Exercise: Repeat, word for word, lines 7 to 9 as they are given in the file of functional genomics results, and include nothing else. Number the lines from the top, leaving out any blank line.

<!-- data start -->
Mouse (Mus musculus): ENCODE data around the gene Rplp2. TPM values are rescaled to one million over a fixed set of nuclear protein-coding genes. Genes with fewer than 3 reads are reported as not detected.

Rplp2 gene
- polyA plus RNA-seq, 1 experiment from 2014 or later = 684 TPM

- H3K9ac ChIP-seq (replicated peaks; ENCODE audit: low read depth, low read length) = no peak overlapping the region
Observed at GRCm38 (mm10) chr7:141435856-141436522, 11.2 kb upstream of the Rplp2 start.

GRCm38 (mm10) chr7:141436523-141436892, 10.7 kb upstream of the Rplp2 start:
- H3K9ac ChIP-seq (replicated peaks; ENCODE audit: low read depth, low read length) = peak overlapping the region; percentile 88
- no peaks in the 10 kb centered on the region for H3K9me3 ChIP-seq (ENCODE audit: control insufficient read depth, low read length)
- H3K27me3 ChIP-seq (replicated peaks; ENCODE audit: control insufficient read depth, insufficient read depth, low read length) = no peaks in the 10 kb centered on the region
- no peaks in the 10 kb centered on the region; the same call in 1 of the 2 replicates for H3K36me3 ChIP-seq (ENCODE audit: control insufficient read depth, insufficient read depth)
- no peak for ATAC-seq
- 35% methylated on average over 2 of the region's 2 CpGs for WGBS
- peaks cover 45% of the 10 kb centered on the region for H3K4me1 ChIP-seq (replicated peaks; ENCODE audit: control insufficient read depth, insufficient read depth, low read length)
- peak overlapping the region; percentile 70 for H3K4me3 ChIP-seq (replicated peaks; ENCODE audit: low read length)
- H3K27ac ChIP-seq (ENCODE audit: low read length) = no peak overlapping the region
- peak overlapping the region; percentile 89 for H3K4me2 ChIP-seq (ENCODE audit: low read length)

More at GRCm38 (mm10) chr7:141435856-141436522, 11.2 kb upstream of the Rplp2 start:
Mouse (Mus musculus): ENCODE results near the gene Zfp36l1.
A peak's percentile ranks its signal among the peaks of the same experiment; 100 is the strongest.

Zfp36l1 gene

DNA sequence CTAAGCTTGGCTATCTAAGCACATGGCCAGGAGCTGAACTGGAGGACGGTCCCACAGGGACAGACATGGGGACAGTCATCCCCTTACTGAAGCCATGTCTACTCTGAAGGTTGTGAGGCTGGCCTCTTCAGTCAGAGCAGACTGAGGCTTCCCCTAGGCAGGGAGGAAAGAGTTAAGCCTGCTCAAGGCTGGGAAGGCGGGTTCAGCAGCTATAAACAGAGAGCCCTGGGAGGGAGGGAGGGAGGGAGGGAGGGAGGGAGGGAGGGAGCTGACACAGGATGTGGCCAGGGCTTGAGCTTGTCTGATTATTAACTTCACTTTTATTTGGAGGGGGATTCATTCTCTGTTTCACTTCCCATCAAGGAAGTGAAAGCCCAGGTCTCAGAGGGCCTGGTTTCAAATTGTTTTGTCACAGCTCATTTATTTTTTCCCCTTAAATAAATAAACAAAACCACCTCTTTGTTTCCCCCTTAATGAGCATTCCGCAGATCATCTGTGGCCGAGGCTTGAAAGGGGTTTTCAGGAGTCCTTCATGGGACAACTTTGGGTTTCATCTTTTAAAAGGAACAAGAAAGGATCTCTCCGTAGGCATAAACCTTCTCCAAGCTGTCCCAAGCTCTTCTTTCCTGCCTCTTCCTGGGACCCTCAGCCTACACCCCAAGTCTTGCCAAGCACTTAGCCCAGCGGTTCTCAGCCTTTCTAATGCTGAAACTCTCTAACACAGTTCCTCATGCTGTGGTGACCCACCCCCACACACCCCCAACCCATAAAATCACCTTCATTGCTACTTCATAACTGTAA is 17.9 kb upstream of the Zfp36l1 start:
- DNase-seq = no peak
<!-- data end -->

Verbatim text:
- H3K9ac ChIP-seq (replicated peaks; ENCODE audit: low read depth, low read length) = peak overlapping the region; percentile 88
- no peaks in the 10 kb centered on the region for H3K9me3 ChIP-seq (ENCODE audit: control insufficient read depth, low read length)
- H3K27me3 ChIP-seq (replicated peaks; ENCODE audit: control insufficient read depth, insufficient read depth, low read length) = no peaks in the 10 kb centered on the region